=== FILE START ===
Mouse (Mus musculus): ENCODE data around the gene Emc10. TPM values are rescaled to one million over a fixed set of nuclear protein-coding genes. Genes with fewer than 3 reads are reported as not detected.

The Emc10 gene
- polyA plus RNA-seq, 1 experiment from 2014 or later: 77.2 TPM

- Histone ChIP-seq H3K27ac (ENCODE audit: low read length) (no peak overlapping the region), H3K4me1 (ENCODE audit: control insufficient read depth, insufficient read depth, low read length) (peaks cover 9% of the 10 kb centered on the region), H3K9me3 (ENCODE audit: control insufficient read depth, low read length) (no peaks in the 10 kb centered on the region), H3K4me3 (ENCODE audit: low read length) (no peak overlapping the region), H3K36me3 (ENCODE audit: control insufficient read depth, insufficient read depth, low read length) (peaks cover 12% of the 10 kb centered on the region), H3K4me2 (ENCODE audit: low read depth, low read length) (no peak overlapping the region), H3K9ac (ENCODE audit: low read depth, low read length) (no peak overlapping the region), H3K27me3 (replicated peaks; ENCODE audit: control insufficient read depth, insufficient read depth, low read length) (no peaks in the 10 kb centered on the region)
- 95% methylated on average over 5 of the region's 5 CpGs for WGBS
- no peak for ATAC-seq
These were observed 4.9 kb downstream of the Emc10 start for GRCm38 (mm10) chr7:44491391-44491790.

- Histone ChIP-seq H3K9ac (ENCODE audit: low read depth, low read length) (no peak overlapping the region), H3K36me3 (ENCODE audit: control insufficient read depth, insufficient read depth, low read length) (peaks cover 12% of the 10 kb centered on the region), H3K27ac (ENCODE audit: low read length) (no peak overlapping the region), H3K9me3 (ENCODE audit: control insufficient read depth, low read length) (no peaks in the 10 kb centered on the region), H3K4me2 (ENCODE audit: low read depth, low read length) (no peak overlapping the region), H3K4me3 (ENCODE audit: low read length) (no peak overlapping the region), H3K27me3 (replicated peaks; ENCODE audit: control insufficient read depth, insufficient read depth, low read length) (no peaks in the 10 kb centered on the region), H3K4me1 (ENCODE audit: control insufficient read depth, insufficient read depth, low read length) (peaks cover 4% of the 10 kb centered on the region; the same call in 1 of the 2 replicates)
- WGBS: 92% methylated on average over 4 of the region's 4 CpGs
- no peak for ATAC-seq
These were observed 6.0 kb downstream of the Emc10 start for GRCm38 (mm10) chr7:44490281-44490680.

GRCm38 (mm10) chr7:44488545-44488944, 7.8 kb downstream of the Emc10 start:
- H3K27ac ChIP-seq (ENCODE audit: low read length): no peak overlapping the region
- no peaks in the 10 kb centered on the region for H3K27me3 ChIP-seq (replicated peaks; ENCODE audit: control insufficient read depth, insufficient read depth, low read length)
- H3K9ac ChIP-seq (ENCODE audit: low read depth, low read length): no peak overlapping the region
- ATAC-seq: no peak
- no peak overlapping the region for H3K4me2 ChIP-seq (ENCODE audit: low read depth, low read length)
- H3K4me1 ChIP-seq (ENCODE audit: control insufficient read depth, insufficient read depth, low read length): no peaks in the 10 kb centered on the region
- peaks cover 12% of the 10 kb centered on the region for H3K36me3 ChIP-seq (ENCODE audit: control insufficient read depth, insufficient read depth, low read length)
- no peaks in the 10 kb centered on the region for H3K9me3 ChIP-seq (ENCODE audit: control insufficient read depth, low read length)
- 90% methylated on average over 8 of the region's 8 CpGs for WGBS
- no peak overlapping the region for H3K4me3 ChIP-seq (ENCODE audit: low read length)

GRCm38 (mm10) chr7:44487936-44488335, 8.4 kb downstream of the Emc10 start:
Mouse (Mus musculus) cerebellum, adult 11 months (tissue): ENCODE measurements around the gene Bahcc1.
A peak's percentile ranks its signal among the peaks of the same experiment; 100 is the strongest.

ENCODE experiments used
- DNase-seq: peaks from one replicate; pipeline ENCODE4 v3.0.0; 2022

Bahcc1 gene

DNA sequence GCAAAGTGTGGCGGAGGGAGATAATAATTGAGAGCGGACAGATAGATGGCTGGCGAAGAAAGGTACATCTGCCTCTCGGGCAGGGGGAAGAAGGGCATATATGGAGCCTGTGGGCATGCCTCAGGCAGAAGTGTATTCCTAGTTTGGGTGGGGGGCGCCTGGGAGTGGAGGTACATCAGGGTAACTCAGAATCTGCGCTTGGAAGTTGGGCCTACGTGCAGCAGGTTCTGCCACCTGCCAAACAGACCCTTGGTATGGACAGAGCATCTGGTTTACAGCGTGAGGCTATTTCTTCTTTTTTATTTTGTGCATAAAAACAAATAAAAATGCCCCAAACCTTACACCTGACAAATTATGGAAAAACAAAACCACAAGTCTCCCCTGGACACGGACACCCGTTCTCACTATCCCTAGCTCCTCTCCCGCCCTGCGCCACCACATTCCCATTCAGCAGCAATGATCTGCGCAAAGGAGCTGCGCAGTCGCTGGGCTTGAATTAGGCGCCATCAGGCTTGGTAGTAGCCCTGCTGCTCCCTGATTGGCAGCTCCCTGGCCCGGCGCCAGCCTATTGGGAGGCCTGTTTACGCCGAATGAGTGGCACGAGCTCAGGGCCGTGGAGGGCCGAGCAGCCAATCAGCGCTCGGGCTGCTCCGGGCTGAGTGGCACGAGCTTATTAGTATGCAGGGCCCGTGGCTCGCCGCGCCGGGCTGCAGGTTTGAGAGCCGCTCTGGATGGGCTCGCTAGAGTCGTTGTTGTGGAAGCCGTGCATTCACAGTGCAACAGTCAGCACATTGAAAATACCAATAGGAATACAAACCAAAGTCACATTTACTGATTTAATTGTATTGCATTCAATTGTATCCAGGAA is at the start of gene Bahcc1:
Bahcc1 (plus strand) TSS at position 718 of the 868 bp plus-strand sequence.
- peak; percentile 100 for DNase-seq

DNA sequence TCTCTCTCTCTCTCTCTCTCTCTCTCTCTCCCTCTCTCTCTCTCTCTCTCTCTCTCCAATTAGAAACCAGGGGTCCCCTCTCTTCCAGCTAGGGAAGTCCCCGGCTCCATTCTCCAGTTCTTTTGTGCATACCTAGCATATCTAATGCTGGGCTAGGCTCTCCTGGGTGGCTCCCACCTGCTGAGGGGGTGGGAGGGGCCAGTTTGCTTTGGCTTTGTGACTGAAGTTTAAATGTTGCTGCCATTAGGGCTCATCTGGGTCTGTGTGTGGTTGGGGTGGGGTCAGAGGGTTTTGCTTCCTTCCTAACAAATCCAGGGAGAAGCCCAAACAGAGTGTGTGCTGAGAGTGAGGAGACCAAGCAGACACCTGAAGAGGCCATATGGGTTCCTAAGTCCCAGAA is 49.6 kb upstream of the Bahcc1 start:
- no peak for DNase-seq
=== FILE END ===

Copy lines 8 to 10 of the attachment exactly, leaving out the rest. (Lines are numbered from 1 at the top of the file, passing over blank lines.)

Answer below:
- Histone ChIP-seq H3K9ac (ENCODE audit: low read depth, low read length) (no peak overlapping the region), H3K36me3 (ENCODE audit: control insufficient read depth, insufficient read depth, low read length) (peaks cover 12% of the 10 kb centered on the region), H3K27ac (ENCODE audit: low read length) (no peak overlapping the region), H3K9me3 (ENCODE audit: control insufficient read depth, low read length) (no peaks in the 10 kb centered on the region), H3K4me2 (ENCODE audit: low read depth, low read length) (no peak overlapping the region), H3K4me3 (ENCODE audit: low read length) (no peak overlapping the region), H3K27me3 (replicated peaks; ENCODE audit: control insufficient read depth, insufficient read depth, low read length) (no peaks in the 10 kb centered on the region), H3K4me1 (ENCODE audit: control insufficient read depth, insufficient read depth, low read length) (peaks cover 4% of the 10 kb centered on the region; the same call in 1 of the 2 replicates)
- WGBS: 92% methylated on average over 4 of the region's 4 CpGs
- no peak for ATAC-seq